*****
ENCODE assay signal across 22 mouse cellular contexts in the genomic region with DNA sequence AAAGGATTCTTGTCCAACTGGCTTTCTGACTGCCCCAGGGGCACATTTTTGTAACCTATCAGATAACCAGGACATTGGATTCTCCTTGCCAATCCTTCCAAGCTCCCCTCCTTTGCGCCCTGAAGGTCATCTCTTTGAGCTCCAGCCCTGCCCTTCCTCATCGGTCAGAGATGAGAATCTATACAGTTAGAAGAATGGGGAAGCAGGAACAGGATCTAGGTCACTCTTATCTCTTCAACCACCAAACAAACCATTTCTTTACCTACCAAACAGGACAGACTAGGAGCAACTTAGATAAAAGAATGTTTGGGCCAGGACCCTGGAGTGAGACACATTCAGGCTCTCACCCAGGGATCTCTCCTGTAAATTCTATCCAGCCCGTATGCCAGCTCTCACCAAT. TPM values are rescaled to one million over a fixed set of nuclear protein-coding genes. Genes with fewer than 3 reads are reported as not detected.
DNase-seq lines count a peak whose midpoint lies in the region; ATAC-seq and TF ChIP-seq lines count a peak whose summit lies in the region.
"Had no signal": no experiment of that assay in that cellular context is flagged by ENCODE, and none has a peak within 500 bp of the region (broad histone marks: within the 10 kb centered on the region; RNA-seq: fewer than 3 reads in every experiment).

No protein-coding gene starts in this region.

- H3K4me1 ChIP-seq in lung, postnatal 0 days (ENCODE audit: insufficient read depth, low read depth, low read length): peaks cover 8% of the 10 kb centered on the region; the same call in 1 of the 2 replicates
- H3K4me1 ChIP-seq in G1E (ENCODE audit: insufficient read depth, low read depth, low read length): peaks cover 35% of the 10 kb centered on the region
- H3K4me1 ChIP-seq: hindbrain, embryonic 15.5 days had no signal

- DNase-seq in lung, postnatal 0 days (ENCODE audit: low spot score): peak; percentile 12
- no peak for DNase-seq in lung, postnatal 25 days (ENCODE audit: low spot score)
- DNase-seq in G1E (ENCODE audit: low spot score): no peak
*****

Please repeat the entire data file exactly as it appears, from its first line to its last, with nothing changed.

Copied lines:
ENCODE assay signal across 22 mouse cellular contexts in the genomic region with DNA sequence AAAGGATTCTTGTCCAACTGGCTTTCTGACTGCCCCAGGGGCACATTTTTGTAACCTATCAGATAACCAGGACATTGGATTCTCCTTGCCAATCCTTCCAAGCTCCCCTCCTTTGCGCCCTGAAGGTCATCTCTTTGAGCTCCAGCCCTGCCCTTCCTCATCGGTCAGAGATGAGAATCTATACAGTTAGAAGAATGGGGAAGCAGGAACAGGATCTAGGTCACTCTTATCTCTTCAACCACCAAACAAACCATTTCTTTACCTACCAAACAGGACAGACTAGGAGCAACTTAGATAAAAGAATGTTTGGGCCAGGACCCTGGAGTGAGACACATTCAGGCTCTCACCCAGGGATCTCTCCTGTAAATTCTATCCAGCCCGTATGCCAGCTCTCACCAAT. TPM values are rescaled to one million over a fixed set of nuclear protein-coding genes. Genes with fewer than 3 reads are reported as not detected.
DNase-seq lines count a peak whose midpoint lies in the region; ATAC-seq and TF ChIP-seq lines count a peak whose summit lies in the region.
"Had no signal": no experiment of that assay in that cellular context is flagged by ENCODE, and none has a peak within 500 bp of the region (broad histone marks: within the 10 kb centered on the region; RNA-seq: fewer than 3 reads in every experiment).

No protein-coding gene starts in this region.

- H3K4me1 ChIP-seq in lung, postnatal 0 days (ENCODE audit: insufficient read depth, low read depth, low read length): peaks cover 8% of the 10 kb centered on the region; the same call in 1 of the 2 replicates
- H3K4me1 ChIP-seq in G1E (ENCODE audit: insufficient read depth, low read depth, low read length): peaks cover 35% of the 10 kb centered on the region
- H3K4me1 ChIP-seq: hindbrain, embryonic 15.5 days had no signal

- DNase-seq in lung, postnatal 0 days (ENCODE audit: low spot score): peak; percentile 12
- no peak for DNase-seq in lung, postnatal 25 days (ENCODE audit: low spot score)
- DNase-seq in G1E (ENCODE audit: low spot score): no peak